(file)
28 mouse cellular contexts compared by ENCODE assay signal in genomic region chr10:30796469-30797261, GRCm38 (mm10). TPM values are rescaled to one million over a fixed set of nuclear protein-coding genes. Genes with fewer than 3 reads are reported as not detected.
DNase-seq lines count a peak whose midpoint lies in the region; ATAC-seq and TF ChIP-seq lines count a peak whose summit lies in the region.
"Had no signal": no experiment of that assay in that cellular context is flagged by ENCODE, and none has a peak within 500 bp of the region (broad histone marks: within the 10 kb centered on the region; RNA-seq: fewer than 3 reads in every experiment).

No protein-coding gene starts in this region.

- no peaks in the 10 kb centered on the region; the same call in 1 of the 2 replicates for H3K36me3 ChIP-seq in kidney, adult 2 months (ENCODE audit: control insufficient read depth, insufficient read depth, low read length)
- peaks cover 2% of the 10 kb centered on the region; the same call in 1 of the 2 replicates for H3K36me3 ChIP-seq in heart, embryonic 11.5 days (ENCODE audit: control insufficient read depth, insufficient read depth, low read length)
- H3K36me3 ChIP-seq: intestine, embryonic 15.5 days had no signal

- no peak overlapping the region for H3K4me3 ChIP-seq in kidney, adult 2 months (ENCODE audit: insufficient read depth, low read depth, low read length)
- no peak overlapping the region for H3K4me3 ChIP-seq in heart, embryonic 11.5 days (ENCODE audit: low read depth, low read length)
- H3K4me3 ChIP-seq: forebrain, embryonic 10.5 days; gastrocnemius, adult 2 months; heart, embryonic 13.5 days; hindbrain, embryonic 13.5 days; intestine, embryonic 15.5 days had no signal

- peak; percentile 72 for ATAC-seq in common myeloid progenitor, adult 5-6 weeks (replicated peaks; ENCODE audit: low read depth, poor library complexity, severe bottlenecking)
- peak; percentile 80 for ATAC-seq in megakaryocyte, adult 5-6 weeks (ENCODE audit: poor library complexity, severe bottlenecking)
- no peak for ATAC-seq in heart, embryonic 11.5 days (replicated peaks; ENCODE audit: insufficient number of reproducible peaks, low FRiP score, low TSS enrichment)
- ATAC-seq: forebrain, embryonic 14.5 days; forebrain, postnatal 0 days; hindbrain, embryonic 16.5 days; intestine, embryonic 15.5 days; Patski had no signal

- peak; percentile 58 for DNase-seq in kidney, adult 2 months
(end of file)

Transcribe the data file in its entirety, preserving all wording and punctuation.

28 mouse cellular contexts compared by ENCODE assay signal in genomic region chr10:30796469-30797261, GRCm38 (mm10). TPM values are rescaled to one million over a fixed set of nuclear protein-coding genes. Genes with fewer than 3 reads are reported as not detected.
DNase-seq lines count a peak whose midpoint lies in the region; ATAC-seq and TF ChIP-seq lines count a peak whose summit lies in the region.
"Had no signal": no experiment of that assay in that cellular context is flagged by ENCODE, and none has a peak within 500 bp of the region (broad histone marks: within the 10 kb centered on the region; RNA-seq: fewer than 3 reads in every experiment).

No protein-coding gene starts in this region.

- no peaks in the 10 kb centered on the region; the same call in 1 of the 2 replicates for H3K36me3 ChIP-seq in kidney, adult 2 months (ENCODE audit: control insufficient read depth, insufficient read depth, low read length)
- peaks cover 2% of the 10 kb centered on the region; the same call in 1 of the 2 replicates for H3K36me3 ChIP-seq in heart, embryonic 11.5 days (ENCODE audit: control insufficient read depth, insufficient read depth, low read length)
- H3K36me3 ChIP-seq: intestine, embryonic 15.5 days had no signal

- no peak overlapping the region for H3K4me3 ChIP-seq in kidney, adult 2 months (ENCODE audit: insufficient read depth, low read depth, low read length)
- no peak overlapping the region for H3K4me3 ChIP-seq in heart, embryonic 11.5 days (ENCODE audit: low read depth, low read length)
- H3K4me3 ChIP-seq: forebrain, embryonic 10.5 days; gastrocnemius, adult 2 months; heart, embryonic 13.5 days; hindbrain, embryonic 13.5 days; intestine, embryonic 15.5 days had no signal

- peak; percentile 72 for ATAC-seq in common myeloid progenitor, adult 5-6 weeks (replicated peaks; ENCODE audit: low read depth, poor library complexity, severe bottlenecking)
- peak; percentile 80 for ATAC-seq in megakaryocyte, adult 5-6 weeks (ENCODE audit: poor library complexity, severe bottlenecking)
- no peak for ATAC-seq in heart, embryonic 11.5 days (replicated peaks; ENCODE audit: insufficient number of reproducible peaks, low FRiP score, low TSS enrichment)
- ATAC-seq: forebrain, embryonic 14.5 days; forebrain, postnatal 0 days; hindbrain, embryonic 16.5 days; intestine, embryonic 15.5 days; Patski had no signal

- peak; percentile 58 for DNase-seq in kidney, adult 2 months